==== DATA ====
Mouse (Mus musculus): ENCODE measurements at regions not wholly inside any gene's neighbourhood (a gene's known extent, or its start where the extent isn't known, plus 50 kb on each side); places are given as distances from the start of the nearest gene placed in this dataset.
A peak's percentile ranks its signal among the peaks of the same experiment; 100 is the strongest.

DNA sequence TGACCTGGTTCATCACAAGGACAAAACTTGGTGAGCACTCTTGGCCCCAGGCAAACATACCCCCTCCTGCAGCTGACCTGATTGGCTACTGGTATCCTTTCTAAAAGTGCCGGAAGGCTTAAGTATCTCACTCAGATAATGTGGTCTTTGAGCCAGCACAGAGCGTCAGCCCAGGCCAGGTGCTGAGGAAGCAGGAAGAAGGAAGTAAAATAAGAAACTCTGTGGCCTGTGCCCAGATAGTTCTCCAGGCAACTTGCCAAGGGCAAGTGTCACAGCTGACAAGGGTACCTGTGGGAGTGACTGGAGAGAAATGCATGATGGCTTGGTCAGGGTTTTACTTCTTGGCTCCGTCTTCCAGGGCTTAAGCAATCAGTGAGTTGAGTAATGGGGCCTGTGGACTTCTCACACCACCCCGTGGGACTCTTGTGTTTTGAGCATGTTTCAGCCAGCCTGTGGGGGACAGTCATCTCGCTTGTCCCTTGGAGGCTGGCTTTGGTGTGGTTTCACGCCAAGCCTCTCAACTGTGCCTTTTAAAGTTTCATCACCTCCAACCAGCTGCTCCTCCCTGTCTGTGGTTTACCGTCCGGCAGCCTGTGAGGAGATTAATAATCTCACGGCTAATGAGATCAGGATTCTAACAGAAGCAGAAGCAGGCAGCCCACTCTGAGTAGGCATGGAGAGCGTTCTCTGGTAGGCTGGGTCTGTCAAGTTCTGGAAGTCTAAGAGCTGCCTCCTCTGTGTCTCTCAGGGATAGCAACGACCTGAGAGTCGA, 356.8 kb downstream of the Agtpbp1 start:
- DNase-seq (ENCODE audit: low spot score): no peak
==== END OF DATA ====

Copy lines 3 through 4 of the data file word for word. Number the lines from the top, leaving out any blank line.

DNA sequence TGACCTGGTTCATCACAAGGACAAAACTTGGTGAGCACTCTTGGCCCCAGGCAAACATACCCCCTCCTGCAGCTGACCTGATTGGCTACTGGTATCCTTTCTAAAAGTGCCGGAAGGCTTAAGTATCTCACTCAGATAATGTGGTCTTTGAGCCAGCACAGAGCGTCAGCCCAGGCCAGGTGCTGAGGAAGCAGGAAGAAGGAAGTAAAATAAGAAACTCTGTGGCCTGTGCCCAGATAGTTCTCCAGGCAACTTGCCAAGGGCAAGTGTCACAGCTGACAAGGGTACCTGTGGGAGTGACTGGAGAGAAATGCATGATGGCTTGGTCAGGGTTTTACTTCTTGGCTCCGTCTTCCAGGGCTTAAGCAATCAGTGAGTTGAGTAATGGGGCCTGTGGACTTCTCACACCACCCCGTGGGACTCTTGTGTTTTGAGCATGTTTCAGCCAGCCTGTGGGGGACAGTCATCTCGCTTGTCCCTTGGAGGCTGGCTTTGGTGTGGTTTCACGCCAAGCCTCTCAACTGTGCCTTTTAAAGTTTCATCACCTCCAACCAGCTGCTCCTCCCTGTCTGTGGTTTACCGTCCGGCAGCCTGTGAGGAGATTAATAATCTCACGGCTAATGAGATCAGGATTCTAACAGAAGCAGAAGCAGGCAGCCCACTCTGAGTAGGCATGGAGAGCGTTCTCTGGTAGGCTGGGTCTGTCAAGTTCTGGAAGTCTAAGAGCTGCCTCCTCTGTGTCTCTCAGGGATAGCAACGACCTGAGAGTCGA, 356.8 kb downstream of the Agtpbp1 start:
- DNase-seq (ENCODE audit: low spot score): no peak